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The Sandman, Vol. 5: A Game of You

(The Sandman #5)

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4.43  ·  Rating details ·  47,597 ratings  ·  1,319 reviews
Take an apartment house, mix in a drag queen, a lesbian couple, some talking animals, a talking severed head, a confused heroine, and the deadly Cuckoo. Stir vigorously with a hurricane and Morpheus himself, and you get this fifth installment of the Sandman series. This story stars Barbie, who first makes an appearance in The Doll's House, who here finds herself a princess ...more
Paperback, 185 pages
Published September 3rd 1993 by Vertigo (first published 1993)
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4.43  · 
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 ·  47,597 ratings  ·  1,319 reviews


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Bill  Kerwin

I have read the first five volumes of The Sandman, and so far this is only my third favorite (after A Doll's House and Seasons of Mist). Its development is somewhat muddy, its narrative too crowded with characters, and it is somewhat removed from the central myth of Sandman and the theological and cosmic questions which surround him, themes I find the most compelling part of this series.

I admit, though, that this preference may be merely a matter of taste. What A Game of You lacks in abstract m
...more
Alejandro
We’re back in the game!!!


Creative Team:

Writer: Neil Gaiman

Illustrators: Shawn McManus, Colleen Doran, Bryan Talbot, George Pratt & Stan Woch

Covers: Dave McKean

Letterer: Todd Klein


FAIRY TALES, NATURE’S FORCES, BLOOdY WITCHCRAFT & COMPACT’S TERMS

I am truly GLAD that my struggles in Season of Mists (the fourth volume) were left there and Neil Gaiman played with my mind a game, a wonderful game of words and images, a game where ironically you are given the rules of it until the end, but
...more
Sean Barrs the Bookdragon
The spell has been broken, the dream has ended. Well, at least, for now.

I was really surprised at how weak the writing was in this volume; it felt more like a spin-off than part of the actual series. Dream was barely present; he was more of a side character, only appearing briefly in the series that was named after him. Whatever was Neil Gaiman thinking when he decided to centre the story on Barbie?

Yes, Barbie. If felt so off centre and removed from The Sandman myth: the very thing that makes t
...more
Bradley
I love Barbie. I love Wanda. I love Thessaly.

Truly, this was one hell of a tightly-woven story including inner-worlds, cuckoo birds, ancient witches, pulling down the moon, and death.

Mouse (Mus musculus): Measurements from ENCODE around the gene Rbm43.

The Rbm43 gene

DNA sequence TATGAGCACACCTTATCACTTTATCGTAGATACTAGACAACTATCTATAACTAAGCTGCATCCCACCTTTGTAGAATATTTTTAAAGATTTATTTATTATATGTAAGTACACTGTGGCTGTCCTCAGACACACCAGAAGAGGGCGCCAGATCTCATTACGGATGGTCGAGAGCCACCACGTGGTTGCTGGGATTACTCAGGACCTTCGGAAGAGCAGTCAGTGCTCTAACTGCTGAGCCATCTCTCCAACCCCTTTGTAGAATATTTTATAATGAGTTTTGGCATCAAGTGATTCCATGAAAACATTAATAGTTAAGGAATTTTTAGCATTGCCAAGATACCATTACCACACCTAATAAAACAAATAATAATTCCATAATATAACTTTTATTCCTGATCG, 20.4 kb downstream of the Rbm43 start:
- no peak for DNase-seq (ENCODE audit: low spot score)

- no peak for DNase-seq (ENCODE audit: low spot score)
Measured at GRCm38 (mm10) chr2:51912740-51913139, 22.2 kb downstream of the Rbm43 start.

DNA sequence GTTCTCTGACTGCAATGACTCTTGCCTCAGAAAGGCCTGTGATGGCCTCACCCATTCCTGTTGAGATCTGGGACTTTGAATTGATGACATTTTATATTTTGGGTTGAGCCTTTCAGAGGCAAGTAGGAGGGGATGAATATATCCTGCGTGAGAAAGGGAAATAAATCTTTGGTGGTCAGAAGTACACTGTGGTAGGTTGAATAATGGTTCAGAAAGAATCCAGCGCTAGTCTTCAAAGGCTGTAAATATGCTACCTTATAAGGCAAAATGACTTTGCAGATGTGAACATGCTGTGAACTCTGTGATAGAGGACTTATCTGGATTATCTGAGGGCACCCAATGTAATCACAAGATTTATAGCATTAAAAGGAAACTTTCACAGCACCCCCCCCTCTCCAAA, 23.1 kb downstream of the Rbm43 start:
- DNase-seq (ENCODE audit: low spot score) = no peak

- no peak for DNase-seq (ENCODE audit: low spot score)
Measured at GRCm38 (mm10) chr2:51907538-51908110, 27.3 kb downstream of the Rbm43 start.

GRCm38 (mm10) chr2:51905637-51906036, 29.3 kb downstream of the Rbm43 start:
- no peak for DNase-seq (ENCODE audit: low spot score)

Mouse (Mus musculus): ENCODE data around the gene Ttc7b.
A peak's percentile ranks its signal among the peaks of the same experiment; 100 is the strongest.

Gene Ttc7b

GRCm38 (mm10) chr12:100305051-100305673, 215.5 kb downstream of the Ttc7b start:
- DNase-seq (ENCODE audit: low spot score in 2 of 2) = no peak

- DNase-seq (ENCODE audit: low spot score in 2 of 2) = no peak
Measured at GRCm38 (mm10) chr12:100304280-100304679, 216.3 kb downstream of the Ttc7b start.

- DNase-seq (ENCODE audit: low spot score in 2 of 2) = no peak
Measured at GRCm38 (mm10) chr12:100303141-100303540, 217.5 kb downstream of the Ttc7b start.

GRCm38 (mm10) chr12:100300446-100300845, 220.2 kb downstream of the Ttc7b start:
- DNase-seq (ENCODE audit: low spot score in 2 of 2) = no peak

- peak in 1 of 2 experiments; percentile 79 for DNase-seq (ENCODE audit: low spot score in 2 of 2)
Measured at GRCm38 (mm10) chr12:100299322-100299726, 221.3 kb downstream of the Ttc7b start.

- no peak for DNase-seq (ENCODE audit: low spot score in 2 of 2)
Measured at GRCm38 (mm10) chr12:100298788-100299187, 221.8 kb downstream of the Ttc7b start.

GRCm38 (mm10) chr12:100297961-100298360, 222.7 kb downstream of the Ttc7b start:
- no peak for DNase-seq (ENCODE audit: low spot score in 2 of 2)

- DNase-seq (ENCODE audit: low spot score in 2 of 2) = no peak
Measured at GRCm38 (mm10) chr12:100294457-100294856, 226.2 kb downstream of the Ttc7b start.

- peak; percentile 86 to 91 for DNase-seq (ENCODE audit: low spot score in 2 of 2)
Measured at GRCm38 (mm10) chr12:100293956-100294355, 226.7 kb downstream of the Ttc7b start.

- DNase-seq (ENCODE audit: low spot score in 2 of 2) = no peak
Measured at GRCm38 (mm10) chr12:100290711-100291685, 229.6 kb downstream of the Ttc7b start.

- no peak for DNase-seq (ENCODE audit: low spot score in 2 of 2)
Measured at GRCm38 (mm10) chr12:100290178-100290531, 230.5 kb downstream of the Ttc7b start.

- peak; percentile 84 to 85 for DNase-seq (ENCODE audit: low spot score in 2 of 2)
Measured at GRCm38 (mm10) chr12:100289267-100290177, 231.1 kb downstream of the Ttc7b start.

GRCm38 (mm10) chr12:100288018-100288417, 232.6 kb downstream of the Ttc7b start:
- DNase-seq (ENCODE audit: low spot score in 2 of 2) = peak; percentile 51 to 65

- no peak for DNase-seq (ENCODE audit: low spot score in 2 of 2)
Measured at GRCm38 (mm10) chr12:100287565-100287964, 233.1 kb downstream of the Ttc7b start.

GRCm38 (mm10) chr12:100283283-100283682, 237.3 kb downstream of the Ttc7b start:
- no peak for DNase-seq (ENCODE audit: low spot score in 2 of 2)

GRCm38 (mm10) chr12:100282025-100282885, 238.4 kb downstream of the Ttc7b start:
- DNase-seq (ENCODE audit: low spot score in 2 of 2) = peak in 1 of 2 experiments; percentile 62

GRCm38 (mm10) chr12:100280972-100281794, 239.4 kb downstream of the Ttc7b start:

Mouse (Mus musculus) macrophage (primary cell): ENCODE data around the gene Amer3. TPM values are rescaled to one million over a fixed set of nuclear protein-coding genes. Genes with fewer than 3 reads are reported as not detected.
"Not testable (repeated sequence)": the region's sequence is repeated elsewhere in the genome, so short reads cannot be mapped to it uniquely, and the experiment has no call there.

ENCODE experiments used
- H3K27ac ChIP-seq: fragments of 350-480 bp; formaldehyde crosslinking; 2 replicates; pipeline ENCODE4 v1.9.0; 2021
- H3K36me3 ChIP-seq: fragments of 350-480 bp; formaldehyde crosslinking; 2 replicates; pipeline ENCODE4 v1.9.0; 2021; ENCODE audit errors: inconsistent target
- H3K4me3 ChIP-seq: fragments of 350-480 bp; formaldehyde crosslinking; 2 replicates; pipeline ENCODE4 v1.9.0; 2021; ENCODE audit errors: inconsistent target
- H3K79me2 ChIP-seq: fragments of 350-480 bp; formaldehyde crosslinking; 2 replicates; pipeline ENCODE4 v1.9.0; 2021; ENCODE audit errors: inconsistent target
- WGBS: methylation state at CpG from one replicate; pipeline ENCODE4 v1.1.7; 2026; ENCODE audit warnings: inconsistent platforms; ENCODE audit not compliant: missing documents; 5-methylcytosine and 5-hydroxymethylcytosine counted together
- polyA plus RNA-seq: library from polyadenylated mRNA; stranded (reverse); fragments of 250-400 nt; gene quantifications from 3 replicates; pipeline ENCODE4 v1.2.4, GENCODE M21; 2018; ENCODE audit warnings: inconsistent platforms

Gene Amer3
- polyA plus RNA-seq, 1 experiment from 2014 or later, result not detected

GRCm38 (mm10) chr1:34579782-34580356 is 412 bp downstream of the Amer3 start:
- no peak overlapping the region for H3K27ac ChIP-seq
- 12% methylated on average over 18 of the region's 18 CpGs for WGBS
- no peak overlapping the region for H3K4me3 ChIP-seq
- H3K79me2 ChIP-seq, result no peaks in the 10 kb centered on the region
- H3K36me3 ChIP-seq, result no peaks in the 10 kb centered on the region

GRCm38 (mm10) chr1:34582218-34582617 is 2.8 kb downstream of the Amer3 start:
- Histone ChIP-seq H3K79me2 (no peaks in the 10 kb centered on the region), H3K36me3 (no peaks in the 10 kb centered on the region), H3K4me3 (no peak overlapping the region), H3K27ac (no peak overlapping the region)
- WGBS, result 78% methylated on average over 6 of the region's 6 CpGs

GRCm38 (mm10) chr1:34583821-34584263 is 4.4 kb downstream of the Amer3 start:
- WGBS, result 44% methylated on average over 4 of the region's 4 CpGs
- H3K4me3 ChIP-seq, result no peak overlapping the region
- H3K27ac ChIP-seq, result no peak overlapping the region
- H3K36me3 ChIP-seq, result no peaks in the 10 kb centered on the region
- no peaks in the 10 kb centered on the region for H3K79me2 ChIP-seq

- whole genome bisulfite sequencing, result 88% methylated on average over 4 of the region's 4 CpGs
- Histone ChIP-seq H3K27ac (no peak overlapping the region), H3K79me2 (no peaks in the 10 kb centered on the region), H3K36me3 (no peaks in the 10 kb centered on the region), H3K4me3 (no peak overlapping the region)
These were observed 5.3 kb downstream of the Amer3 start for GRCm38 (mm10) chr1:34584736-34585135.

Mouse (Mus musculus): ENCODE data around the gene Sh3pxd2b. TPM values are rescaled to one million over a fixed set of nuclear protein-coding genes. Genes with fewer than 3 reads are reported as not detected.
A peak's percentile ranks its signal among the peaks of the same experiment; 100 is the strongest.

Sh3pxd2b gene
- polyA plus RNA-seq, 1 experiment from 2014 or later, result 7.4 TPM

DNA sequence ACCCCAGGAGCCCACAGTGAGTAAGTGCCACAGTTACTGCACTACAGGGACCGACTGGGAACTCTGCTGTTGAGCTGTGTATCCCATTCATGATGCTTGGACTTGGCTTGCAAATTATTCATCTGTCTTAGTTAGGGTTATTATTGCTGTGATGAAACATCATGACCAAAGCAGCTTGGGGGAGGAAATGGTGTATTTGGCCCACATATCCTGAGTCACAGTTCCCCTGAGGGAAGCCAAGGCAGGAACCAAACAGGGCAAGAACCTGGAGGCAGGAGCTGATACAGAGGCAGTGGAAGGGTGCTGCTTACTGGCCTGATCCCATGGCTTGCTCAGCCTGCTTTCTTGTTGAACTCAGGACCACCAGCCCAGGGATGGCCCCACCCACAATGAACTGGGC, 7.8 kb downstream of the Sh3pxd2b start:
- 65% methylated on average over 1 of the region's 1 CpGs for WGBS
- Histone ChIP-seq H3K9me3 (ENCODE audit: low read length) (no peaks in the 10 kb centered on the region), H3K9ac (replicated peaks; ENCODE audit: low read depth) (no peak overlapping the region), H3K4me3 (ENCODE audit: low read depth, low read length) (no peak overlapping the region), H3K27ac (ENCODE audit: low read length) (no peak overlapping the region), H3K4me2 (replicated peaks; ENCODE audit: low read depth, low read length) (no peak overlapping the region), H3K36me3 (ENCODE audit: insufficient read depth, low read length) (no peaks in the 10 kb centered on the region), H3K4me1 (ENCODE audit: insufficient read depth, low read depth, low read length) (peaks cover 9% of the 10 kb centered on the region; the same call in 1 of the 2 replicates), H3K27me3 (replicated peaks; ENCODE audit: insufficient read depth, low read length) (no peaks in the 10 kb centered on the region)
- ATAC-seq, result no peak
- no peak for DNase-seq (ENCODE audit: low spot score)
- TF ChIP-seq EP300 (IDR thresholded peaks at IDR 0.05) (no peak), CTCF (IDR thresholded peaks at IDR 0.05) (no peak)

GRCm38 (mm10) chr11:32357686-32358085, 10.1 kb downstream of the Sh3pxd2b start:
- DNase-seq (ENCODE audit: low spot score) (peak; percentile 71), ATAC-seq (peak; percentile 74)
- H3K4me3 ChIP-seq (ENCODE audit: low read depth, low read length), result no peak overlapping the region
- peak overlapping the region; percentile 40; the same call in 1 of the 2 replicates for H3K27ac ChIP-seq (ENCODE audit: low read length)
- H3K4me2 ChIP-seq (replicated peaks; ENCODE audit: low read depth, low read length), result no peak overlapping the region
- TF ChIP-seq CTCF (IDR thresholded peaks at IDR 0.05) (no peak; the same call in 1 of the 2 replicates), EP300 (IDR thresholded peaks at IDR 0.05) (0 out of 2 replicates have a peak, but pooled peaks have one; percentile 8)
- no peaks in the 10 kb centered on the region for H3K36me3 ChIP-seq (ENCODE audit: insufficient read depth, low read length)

There's no way in hell that I could really boil it down to essentials. As a whole it seriously rocks and hits me in the feels. Sexual identity and childhood and babies is only a part of it. Being wise and forgiving is only a part of it.

Hell, I see that holy-bitch at Wanda's funeral and I see her just acting in her n
...more
Johann (jobis89)
Mar 29, 2019 rated it really liked it  ·  review of another edition
Impressed once again! I have so much love for this series. Full review to come...
Brooke
Jul 13, 2009 rated it really liked it
A Game of You, the 5th volume in the Sandman series, is my favorite so far. One thing I've noticed Gaiman is very good at is picking up little threads he dropped in previous stories and building on them (this was one of my favorite things about Buffy; there's nothing more rewarding for a viewer/reader than a story that doesn't forget its past). The most notable one that gets picked up in this volume is the main character, Barbie, who was a minor character in The Doll's House. In that volume, we ...more
Sean Gibson
Sep 13, 2018 rated it really liked it  ·  review of another edition
Sandman continues to confound and confusticate, though that’s good thing in this instance. This volume took a sharp left turn from the last one, with a minor character taking center stage and Dream playing only a small supporting role. It’s a little bit like watching a Ghostbusters spinoff where Louis Tully gets lead billing and Peter Venkman shows up to crack a few jokes toward the end before high-fiving Slimer in a closing freeze frame (which, incidentally, is a spinoff I’d watch the crap out ...more
Algernon (Darth Anyan)
Jun 20, 2013 rated it it was amazing  ·  review of another edition
Shelves: 2013

The Sandman series goes from strength to strength, capable of reinventing itself with each new collection. Morpheus is mostly absent at the start of A Game of You , but that's all right, as the new characters prove interesting enough without his presence. The story takes place partly in a New York tenement, peopled with oddball characters that for some reason reminded me of Will Eisner, and partly in a fantasy realm that is lost in a far corner of Morpheus' Dreamcountry. Connecting the two is
...more
Imogen
Jun 08, 2007 rated it it was ok  ·  review of another edition
This came into my bookstore and I hadn't read it in a couple years, plus it's the one with the transwoman in it, and I was feeling emotionally vulnerable. So bring it on!